• London Bridge was sold to an American entrepreneur for £1m on April 18, 1968. It may not be the 'dumb yanks' story of legend, but the transatlantic sale of London Bridge is an incredible tale of British audacity and American ambition. Contrary to popular belief, McCulloch did not mistakenly think he was buying Tower Bridge. He had publicity pictures taken of himself on London Bridge after the sale, before it was deconstructed, so was clearly aware which bridge he had purchased. Today, the reconstructed London Bridge is now the second biggest single tourist attraction in the state of Arizona behind the Grand Canyon.
4
Blackfriars Bridge is the busiest of the four bridges located in central London. It crosses the River Thames bringing both road and foot traffic from one side to the other. The bridge has been updated several times, but the current bridge is 923 feet long, 105 feet wide, and has five wrought iron arches. Stone carvings decorate the piers of the bridge. On the east side the carvings show marine life and seabirds, and on the west side the carvings depict freshwater birds. This reflects the tidal turning point in the river. Most river boat tours along the River Thames will sail underneath the Blackfriars Bridge along with Millennium Bridge, Southwark Bridge, and London Bridge. In 1982 the bridge gained international notoriety when the body of Roberto Calvi, a former chairman of Italy's largest private bank, was found hanging from one of the arches of the bridge. Five bricks were attached to his body, and around 14,000 in three different currencies was found in his pockets.
5
The 330-meter-long steel Millennium Bridge stands over the River Thames, connecting the St. Paul's Cathedral to the north with Shakespeare's Globe Theatre and the Tate Modern at the southern end of the structure. Due to a noticeable swaying motion, which had some people clinging to the rails feeling seasick and others enjoying the exhilarating ride, the structure had to be closed down only two days after opening in June, 2000. Although it took almost another two years to complete the necessary repairs, install dampeners and make the bridge more stable, it had already become widely famous in the two days it was accessible and earned itself the nickname ?Wobbly Bridge.?The suspension bridge is no longer wobbly, but it is still an interesting way to cross the Thames. And due to its low-hanging support beams and rods, the bridge offers nice views of both the City of London and the South Bank.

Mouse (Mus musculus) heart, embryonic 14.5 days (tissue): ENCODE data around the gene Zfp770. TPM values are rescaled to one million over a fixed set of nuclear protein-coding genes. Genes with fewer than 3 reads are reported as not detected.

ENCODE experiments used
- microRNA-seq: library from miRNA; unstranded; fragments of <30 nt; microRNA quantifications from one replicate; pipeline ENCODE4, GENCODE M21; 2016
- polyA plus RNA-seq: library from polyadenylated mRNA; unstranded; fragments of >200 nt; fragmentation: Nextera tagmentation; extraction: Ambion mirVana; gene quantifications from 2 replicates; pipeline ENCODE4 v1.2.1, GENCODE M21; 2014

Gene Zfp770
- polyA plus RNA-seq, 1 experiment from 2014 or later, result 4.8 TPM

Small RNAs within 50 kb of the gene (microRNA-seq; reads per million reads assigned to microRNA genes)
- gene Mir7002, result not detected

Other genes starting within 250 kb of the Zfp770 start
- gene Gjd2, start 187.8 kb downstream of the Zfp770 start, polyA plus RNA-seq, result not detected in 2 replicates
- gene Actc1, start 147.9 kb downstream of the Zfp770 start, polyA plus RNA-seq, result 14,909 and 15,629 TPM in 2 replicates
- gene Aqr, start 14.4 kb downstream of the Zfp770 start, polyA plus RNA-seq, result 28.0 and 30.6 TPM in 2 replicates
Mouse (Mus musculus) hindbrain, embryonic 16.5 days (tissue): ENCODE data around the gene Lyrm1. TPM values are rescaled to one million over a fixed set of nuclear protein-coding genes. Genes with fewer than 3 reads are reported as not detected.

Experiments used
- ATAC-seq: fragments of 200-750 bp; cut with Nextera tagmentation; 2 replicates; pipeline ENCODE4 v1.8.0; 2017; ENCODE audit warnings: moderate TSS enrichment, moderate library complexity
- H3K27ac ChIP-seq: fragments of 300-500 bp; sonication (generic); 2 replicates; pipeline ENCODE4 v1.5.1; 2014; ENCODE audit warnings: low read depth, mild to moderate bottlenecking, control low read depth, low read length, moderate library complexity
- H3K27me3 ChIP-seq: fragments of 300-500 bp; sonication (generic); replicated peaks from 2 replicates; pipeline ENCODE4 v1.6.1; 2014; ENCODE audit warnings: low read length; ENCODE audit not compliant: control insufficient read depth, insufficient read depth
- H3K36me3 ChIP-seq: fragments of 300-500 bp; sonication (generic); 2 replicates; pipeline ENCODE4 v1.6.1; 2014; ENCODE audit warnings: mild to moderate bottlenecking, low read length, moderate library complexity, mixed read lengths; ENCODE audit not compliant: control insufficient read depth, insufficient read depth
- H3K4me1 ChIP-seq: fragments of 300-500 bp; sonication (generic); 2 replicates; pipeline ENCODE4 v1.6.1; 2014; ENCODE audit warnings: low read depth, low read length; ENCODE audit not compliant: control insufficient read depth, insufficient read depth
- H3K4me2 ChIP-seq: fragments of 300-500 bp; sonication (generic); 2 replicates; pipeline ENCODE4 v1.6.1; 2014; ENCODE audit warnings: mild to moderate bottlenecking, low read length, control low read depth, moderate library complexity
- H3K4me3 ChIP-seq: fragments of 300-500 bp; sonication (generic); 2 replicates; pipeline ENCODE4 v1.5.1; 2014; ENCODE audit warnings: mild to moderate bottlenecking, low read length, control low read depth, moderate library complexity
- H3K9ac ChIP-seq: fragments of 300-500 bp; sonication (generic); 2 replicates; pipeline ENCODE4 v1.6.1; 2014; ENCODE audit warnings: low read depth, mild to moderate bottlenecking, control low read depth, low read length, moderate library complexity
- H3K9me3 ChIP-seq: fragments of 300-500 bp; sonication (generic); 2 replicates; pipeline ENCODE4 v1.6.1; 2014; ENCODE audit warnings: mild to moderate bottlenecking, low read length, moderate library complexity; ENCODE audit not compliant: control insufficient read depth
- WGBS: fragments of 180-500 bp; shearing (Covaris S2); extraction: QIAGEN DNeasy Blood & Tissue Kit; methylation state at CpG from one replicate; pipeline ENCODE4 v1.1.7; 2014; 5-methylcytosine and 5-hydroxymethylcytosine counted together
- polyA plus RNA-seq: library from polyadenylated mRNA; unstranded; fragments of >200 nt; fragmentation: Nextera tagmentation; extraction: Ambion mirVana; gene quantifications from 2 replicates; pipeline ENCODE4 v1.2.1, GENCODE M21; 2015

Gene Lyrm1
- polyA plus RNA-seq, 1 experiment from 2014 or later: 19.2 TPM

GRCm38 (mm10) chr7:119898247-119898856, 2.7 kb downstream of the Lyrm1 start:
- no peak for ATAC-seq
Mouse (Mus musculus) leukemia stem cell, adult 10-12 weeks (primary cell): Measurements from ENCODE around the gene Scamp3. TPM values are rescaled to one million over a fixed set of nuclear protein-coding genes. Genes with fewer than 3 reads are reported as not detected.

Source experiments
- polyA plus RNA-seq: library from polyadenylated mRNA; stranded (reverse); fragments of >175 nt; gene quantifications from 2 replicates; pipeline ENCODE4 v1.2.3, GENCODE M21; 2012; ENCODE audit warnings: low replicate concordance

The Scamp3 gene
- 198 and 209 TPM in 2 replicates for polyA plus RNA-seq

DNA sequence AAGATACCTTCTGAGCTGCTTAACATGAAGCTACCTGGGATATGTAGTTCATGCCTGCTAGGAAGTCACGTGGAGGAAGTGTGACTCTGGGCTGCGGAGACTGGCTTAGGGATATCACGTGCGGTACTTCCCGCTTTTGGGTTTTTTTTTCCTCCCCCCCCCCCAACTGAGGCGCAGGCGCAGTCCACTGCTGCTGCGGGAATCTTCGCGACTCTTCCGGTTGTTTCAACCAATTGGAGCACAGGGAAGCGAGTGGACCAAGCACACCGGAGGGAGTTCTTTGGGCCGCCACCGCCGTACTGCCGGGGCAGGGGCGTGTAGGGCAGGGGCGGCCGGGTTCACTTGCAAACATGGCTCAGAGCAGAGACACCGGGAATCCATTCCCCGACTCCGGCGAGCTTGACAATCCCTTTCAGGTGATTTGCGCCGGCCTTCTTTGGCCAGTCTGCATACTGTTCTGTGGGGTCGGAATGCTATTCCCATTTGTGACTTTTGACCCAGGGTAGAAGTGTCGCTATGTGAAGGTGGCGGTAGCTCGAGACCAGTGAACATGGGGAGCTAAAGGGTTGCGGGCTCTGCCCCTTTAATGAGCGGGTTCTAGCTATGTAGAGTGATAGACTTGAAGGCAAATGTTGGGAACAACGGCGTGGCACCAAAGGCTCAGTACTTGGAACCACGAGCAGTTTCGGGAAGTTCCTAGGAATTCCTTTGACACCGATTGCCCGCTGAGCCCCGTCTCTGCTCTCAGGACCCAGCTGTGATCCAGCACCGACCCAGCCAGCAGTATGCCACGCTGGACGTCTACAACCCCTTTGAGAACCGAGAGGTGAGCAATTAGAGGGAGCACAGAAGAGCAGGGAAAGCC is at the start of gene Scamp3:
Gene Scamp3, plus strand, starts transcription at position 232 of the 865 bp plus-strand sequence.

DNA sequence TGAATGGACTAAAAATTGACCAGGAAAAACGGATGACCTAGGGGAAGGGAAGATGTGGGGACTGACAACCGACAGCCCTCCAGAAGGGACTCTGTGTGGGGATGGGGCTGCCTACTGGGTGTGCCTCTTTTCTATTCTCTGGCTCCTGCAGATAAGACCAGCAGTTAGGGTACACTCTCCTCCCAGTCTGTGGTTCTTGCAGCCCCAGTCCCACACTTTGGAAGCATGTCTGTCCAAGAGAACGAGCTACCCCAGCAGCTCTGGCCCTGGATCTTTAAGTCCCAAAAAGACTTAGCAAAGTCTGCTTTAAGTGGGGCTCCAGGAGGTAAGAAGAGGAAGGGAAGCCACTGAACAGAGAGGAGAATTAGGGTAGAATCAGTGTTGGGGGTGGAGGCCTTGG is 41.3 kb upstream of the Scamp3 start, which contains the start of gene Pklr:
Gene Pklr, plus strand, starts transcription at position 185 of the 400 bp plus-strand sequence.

6
Richmond Bridge is an 18th-century stone arch bridge that crosses the River Thames at Richmond, connecting the two halves of the present-day London Borough of Richmond upon Thames. It was designed by James Paine and Kenton Couse. The bridge, which is a Grade I listed, was built between 1774 and 1777, as a replacement for a ferry crossing which connected Richmond town centre on the east bank with its neighbouring district of East Twickenham to the west. Its construction was privately funded by a tontine scheme, for which tolls were charged until 1859. Because the river meanders from its general west to east direction, flowing from southeast to northwest in this part of London, what would otherwise be known as the north and south banks are often referred to as the "Middlesex" (Twickenham) and "Surrey" (Richmond) banks respectively, named after the historic counties to which each side once belonged. The bridge was widened and slightly flattened in 1937–40, but otherwise still conforms to its original design. The eighth Thames bridge to be built in what is now Greater London, it is today the oldest surviving Thames bridge in London.